Archive for June, 2010

Time to Get Started!

June 19, 2010

For starters, thanks for reading this new blog.   The whole point of this blog is to track the progress of our Ragnar Relay team and bring some awareness to Osteogensis Imperfecta (www.oif.org).

Twelve coworkers and friends got together for a new and exciting challenge – running a 200 mile relay race from the West Virginia panhandle all the way to RFK stadium in downtown Washington, DC.  The race took about 36 hours, and we all had our turn running through the night.

Of the 12 from last year, we have at least nine returning to run the relay race again.  Some have kept in better running shape than others.  Admittedly, I am not one of those in peak running condition (also, I wasn’t the best in race in September, either!).  So, this blog, along with the page we are running at the Osteogenesis Imperfecta Foundation’s website will be a fine opportunity for myself and others to discuss their progress towards the final goal.

When we run the relay race in the fall, each of us will have to run three legs apiece, average about 5-5.5 miles per leg; about 15 – 18 miles per person.  The legs vary in length and difficulty.  My personal goal, is to be able to “comfortably” run 15 miles at once prior to race day.  The longest runs I’ve ever done were the Army 10 miler in 2006 and my first leg of the relay race last year at around 8 miles.  So for me, this will be a personal improvement (and will hopefully help me lose a little weight too) .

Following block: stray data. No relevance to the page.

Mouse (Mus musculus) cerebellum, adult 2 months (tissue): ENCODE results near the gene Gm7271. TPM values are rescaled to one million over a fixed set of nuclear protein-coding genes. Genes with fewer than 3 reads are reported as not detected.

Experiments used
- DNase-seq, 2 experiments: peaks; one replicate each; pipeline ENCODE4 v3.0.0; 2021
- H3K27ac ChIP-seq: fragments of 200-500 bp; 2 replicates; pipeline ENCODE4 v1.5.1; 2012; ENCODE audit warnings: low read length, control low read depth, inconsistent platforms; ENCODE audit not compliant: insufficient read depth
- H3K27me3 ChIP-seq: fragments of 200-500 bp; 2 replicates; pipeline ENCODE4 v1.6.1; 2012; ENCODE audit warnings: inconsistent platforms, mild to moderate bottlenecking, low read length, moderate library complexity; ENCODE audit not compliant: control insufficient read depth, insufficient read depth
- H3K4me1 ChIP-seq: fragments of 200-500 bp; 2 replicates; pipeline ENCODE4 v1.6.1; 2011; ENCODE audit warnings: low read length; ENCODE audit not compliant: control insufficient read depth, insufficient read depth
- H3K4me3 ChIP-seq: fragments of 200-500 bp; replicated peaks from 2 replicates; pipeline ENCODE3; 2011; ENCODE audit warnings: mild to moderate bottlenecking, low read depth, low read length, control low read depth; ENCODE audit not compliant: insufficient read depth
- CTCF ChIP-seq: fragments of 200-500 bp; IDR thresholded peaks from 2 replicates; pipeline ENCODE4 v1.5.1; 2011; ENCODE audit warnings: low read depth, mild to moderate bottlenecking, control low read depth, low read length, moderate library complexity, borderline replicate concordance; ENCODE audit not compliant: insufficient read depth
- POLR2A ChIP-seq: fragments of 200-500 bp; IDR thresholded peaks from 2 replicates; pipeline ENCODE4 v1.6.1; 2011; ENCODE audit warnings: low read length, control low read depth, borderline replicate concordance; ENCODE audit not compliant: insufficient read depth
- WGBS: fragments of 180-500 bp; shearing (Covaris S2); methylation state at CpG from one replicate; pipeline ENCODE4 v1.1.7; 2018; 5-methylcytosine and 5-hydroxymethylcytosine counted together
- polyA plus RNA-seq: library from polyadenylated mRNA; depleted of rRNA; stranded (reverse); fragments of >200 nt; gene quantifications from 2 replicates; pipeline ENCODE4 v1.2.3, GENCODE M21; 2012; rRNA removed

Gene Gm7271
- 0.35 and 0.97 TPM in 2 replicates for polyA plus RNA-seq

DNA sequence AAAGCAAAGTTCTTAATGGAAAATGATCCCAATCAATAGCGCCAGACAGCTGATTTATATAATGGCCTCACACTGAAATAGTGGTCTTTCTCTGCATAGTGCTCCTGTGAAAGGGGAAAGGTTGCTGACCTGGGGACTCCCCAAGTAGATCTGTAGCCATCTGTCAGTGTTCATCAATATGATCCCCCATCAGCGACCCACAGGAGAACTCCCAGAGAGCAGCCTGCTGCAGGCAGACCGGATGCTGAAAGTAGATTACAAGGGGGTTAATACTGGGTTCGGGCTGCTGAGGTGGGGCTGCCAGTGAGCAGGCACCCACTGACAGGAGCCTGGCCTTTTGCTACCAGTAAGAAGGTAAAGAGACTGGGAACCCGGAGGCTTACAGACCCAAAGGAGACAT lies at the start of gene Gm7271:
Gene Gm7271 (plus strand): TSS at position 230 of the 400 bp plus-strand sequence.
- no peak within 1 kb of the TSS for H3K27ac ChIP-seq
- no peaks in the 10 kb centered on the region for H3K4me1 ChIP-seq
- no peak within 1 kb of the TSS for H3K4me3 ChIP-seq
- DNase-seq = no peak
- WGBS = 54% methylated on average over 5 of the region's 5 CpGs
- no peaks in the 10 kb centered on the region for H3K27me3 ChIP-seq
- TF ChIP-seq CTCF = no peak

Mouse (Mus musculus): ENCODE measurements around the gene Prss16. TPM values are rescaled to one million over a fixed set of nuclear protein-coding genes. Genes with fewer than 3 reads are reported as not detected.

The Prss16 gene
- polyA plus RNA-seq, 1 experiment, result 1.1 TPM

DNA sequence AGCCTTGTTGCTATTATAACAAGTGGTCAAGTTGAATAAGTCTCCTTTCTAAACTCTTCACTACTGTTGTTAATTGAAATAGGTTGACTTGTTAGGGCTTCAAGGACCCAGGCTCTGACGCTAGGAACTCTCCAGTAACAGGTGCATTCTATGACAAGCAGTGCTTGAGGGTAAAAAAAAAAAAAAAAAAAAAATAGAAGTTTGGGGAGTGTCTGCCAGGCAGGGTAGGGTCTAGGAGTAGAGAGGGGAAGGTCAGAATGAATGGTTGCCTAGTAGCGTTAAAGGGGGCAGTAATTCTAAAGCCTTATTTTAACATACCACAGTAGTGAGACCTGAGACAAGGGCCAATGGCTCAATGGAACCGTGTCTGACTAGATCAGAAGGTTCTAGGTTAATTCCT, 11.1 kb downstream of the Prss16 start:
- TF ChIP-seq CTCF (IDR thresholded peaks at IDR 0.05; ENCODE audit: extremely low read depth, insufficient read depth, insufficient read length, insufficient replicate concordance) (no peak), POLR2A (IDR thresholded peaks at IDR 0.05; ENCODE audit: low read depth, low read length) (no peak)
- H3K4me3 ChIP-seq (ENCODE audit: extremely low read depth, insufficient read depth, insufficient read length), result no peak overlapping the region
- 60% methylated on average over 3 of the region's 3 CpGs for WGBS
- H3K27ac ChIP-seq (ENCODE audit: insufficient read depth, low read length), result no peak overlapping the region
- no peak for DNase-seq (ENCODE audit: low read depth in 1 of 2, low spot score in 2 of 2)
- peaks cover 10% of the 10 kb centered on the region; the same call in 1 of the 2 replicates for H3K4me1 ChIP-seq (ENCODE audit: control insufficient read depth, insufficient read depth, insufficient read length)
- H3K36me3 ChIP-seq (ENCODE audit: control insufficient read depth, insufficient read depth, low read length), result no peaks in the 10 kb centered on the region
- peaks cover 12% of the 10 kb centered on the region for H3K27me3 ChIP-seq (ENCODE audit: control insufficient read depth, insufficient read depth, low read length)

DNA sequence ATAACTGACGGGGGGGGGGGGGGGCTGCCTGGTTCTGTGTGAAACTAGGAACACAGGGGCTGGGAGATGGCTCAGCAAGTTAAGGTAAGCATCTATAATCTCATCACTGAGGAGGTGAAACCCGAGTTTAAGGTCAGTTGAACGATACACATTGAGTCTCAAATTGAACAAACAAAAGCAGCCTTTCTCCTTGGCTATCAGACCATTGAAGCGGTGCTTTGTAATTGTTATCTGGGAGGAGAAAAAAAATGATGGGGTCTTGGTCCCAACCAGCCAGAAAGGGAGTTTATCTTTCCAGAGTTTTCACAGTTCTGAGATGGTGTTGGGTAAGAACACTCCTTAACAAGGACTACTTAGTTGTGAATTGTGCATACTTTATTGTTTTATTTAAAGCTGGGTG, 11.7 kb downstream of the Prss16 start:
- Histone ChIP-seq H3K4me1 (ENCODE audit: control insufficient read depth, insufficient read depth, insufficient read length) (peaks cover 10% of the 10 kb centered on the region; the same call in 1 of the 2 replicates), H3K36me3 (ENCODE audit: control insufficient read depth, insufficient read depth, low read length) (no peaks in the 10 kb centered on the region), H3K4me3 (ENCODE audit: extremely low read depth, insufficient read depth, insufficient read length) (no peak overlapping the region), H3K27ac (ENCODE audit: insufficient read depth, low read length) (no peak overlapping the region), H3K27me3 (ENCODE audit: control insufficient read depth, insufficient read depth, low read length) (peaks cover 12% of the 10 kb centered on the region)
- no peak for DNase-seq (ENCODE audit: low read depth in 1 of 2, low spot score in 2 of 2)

I’s my goal to raise some funds and awareness for OI.  My immediate friends and family of course know about my son Matthew’s condition.  Matthew has Type 3 OI which manifests itself most prominently in very brittle bones.  At 18 months old, he has broken about 12 bones… which is about 12 more than I’ve ever broken.   The condition is a genetic disorder in which the body makes collagen incorrectly or in insufficient  quantities.  The collagen is the basis material for the body’s connective tissues and small stresses can cause severe bone breaks.  As the months progress, I’ll do my best to incorporate information about OI in general, Matthew Young, or some of the other families and children we’ve met that deal with the condition.

I hope that as we go on, you keep an eye on our progress, and consider donating to the cause.

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